This is a free video, want to watch it? Just log into the site, and you can enjoy this video and many more!
It’s the small things that make our lives run smoothly, and making this saw clamp for saw sharpening guarantees vibration-free saw sharpening for life. What’s not to like about a utility piece you made yourself from scrap without turning a single machine on too? Make one of these and you’ll be telling your grandkids that you made it 50 years ago and that you’ve been using it throughout your woodworking life!
I just thought I would let you know that my dad filmed this video (and a few more upcoming videos) by himself in the studio and they were edited remotely by Natalie.
Our team have spent the last month of so working nearly entirely from home which leaves the garage/studio free for my dad to use without increasing anybody’s risk from the virus.
While we have quite a lot of stuff filmed ready for future release (for instance the current paid series was filmed before the lockdown) my dad wanted to create some specific projects that could be made from scraps of wood using simple tools in order to encourage you all to make things at home if you can.
I think my dad and the rest of the team have done remarkably well to create something uniquely tailored to the current circumstances and we really hope you enjoy this and the other upcoming videos.
the effort Paul, you and the whole team puts in is remarkable and very appreciated. I just want to say Thank you! for everything.
I appreciate the effort you all have put in to produce some content for us, while we’re waiting for, well I’m not quite sure what we’re waiting for.
Once again Paul has shown how to make a nice tool. I’ve one that looks like a scrap of wood with a kerf in it but this has inspired me to make one that looks like a tool. Take care all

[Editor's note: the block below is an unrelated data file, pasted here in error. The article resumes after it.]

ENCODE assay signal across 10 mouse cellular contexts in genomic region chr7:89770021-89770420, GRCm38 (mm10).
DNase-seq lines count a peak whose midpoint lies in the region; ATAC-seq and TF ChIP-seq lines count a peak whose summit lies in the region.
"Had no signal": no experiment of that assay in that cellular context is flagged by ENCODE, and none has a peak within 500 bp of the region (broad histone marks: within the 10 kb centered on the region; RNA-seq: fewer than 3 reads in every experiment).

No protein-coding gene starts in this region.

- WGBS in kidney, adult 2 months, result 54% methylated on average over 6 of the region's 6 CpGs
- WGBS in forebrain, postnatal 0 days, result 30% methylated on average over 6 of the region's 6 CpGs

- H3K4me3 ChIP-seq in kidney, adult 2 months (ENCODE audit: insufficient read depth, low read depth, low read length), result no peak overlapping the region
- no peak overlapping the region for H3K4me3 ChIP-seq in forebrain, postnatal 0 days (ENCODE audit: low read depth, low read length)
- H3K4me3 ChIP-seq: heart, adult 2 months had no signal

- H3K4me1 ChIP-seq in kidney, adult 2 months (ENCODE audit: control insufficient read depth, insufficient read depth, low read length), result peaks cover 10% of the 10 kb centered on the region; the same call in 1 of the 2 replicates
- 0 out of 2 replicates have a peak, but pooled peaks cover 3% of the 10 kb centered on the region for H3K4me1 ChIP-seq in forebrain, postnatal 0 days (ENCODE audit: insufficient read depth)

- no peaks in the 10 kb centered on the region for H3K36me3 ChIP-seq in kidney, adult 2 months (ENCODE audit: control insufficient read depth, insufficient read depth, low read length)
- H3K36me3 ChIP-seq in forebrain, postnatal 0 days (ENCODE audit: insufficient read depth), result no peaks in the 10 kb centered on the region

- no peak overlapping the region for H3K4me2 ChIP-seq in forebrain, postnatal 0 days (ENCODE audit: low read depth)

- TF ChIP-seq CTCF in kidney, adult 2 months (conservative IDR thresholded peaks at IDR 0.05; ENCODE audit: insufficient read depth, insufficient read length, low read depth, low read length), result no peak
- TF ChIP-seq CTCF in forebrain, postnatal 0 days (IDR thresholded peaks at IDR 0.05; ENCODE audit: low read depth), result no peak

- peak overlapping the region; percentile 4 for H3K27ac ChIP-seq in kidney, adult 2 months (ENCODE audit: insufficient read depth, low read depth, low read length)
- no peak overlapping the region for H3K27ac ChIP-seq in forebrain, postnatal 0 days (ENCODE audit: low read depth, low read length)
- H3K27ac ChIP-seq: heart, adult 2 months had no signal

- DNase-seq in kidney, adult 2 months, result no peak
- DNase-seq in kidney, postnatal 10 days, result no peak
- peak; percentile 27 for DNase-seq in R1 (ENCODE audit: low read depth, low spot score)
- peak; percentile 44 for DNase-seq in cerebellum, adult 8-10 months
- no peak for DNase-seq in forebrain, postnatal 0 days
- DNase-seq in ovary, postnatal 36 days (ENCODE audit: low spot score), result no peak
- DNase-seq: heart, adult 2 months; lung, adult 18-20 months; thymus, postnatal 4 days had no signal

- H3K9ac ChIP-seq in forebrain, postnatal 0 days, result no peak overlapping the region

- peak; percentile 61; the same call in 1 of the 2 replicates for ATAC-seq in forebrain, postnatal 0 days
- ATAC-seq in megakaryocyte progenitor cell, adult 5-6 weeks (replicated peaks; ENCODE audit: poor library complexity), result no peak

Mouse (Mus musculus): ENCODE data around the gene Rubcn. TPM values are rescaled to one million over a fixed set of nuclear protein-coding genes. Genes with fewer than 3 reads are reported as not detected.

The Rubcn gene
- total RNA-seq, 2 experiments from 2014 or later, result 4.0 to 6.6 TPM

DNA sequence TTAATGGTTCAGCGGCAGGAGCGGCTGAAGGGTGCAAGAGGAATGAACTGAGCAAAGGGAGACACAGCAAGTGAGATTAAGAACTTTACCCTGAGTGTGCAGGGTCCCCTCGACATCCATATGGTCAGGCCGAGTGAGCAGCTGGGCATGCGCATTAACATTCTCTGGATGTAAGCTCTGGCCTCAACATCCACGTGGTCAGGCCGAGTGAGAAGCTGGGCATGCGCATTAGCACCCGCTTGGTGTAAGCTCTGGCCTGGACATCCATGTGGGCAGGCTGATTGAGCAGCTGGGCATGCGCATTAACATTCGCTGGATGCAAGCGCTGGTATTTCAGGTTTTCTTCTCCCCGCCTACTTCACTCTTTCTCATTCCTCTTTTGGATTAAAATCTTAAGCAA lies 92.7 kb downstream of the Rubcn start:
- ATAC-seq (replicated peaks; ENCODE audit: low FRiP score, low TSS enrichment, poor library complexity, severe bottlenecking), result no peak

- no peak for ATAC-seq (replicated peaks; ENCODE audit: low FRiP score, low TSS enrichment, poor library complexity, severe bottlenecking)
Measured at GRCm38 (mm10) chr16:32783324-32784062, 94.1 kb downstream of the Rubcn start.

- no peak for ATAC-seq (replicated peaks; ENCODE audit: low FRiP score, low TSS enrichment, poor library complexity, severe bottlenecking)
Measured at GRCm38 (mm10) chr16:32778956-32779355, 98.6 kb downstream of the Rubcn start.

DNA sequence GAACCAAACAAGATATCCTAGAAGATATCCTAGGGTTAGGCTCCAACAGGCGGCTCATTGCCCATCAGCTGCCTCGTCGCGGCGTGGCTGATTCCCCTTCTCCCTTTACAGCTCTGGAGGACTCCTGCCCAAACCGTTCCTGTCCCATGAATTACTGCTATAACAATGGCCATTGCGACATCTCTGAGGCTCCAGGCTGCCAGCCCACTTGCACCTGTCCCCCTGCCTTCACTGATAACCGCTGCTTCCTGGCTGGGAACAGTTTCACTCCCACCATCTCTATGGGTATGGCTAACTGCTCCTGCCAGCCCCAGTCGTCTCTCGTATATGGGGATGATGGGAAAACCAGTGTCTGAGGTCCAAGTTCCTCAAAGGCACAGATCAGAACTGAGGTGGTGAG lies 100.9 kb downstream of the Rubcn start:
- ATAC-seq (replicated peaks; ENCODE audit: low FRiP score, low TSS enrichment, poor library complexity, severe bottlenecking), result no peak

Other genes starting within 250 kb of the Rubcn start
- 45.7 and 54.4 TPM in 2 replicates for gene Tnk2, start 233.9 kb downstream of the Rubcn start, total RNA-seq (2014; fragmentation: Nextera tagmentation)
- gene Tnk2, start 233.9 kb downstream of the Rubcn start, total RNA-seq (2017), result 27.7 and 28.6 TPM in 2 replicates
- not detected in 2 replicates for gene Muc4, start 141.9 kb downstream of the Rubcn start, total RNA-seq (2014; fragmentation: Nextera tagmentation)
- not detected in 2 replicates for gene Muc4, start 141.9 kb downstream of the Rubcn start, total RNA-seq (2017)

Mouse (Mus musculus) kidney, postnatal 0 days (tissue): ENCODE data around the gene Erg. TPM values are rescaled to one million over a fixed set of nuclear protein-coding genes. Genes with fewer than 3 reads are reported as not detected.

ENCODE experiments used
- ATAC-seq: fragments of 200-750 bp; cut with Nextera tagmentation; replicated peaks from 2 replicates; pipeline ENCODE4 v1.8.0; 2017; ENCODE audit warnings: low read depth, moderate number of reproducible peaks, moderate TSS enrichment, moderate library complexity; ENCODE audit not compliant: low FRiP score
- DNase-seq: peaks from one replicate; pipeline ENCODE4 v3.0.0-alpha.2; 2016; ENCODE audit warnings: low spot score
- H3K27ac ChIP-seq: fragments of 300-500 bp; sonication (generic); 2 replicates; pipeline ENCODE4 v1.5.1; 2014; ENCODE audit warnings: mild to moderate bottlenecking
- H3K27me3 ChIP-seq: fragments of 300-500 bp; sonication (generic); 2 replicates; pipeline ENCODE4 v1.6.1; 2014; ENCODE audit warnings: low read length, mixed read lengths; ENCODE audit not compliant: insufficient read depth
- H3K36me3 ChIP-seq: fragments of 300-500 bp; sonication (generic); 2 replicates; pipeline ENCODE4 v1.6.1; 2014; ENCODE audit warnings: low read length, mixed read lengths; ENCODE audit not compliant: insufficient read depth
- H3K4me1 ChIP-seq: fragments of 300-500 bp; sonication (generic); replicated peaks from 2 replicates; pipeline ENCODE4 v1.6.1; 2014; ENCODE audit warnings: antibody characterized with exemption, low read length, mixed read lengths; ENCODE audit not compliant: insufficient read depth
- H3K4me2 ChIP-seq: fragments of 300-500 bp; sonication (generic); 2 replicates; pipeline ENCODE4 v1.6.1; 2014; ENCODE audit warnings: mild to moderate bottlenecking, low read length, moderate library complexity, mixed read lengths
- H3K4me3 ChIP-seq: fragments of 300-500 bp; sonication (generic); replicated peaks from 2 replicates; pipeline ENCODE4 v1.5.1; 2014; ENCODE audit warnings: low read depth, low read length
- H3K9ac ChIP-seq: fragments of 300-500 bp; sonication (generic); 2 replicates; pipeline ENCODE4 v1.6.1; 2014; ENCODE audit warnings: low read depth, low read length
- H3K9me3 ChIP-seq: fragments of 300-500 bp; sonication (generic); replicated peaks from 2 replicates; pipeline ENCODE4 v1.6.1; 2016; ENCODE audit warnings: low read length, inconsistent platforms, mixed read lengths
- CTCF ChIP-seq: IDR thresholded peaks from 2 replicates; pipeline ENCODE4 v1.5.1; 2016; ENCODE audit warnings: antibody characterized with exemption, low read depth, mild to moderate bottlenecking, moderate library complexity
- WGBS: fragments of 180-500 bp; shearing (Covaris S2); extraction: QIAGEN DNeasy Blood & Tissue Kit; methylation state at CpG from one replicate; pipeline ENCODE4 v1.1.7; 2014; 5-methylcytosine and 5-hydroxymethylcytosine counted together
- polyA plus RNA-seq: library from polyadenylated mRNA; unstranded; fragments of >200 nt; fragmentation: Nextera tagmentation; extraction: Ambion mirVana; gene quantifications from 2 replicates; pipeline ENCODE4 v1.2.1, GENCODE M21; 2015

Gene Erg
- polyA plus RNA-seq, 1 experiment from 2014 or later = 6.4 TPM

We will enjoy them, Joseph, you can be sure of that. Please, take care of yourself and tell your father that he must take care of himself too. Very, very thank you for your everything you do, specially Paul.
Best regards. Take it easy and be well and healthy, please.
Lovely to see a craftsman paying attention to a modest tool, but one that will see regular use. It reminds me of my Dad and the pride he took in working with his hands. Indeed, this is the ethic / aesthetic that we older folks should pass along to the younger generations!
You say, “my dad filmed this video (and a few more upcoming videos) by himself in the studio and they were edited remotely by Natalie.” Wow, is there nothing your dad (and team) can’t do?! What David R. said above (along with innumerable others), in spades!
Thank you Joseph, for sharing this with us. And thank you Paul and all for giving us useful shelter time and enjoyable diversion in the process. Glad to know you are all working safely to make these great instructional videos.
Bob in Michigan.
Thanks to you all for the effort you put in to all you do.
The passion is clear to see and is inspiring to all.
Looking forward to seeing more!
Thank you Joseph and please give your Dad a big Thank You as well! I have been wanting to make one of these for quite some time, now I have the time and inspiration!